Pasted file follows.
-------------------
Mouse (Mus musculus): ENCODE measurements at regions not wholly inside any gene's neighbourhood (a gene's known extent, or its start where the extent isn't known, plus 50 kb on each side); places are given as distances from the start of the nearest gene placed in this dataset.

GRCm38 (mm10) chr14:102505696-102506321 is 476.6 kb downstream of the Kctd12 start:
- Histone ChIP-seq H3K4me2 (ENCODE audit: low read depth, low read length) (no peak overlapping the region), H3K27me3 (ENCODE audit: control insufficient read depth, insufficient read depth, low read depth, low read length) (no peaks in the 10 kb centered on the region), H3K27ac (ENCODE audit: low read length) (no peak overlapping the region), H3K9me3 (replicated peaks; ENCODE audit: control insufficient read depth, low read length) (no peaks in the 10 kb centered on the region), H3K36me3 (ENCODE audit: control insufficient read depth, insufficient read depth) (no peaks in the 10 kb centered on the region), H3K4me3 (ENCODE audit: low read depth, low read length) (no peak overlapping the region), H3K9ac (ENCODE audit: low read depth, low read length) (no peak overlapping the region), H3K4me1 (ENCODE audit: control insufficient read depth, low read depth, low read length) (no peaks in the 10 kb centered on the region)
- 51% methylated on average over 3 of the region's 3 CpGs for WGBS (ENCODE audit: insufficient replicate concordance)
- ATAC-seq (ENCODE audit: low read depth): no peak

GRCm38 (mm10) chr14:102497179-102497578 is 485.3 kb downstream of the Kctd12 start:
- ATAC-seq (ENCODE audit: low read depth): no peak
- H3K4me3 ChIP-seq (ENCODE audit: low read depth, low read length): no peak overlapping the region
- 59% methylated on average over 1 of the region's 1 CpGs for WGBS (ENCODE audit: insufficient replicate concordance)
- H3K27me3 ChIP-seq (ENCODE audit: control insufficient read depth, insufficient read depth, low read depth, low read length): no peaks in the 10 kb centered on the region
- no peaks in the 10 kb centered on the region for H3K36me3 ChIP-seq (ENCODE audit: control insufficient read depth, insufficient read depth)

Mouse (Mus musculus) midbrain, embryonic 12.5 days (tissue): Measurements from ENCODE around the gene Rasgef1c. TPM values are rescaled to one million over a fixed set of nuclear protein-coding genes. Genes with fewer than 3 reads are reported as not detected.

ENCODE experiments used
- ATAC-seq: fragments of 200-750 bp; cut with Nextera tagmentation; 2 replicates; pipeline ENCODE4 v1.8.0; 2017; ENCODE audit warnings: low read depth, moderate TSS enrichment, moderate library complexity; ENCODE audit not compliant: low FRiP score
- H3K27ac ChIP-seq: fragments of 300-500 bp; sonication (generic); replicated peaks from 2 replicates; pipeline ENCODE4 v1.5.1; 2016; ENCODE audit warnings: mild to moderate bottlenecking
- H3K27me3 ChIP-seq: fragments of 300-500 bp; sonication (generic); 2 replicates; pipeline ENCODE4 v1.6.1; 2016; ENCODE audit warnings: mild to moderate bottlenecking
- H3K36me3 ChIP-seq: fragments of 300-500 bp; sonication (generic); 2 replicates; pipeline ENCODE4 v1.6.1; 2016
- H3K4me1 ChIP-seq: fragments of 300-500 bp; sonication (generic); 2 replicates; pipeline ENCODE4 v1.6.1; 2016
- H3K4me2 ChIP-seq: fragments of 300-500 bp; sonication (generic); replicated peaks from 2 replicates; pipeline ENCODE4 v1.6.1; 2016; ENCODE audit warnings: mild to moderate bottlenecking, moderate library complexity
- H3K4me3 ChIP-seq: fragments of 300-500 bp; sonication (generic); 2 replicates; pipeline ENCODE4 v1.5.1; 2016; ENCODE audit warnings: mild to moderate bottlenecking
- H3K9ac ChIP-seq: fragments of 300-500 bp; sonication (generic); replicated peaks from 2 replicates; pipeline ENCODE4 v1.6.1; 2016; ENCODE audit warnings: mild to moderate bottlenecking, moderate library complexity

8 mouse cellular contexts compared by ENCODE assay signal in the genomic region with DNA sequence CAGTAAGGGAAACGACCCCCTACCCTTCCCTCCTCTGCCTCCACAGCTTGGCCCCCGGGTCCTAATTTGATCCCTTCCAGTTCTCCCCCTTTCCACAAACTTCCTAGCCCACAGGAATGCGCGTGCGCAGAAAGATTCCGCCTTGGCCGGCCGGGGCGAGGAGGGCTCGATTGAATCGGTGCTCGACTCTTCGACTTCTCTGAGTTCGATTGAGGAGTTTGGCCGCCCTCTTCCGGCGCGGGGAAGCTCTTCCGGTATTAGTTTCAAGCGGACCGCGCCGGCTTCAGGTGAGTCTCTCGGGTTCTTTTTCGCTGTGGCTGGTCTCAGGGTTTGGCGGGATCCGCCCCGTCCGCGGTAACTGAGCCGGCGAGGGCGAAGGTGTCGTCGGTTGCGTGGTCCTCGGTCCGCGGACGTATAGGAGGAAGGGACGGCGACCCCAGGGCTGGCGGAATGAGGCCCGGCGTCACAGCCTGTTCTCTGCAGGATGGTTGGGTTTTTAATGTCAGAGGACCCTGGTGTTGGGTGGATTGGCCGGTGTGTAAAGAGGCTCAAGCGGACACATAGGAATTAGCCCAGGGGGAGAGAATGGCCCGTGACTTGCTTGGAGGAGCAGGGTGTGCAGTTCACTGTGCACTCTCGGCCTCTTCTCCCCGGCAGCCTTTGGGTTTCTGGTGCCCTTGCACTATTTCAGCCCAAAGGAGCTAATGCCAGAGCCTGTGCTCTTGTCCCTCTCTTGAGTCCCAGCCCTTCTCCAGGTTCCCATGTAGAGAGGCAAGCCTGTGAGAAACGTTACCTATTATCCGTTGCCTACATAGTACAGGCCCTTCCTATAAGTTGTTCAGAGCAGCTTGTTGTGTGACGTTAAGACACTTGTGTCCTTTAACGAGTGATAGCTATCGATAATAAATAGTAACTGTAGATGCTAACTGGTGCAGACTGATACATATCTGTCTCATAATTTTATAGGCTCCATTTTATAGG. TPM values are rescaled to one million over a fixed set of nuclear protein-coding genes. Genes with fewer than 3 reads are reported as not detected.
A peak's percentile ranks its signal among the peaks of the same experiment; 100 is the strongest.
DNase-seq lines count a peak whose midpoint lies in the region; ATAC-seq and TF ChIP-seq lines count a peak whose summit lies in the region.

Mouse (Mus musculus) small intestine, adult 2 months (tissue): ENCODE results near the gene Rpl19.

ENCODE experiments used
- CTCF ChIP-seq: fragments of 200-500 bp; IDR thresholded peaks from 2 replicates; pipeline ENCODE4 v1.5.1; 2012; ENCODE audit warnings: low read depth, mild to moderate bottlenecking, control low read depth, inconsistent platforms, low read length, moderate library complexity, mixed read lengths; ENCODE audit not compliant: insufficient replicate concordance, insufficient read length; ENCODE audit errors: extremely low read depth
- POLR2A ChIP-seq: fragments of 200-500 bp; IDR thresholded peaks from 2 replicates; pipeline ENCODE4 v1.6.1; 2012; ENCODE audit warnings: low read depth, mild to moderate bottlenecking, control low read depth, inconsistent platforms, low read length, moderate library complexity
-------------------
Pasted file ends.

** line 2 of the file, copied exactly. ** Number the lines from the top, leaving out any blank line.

GRCm38 (mm10) chr14:102505696-102506321 is 476.6 kb downstream of the Kctd12 start: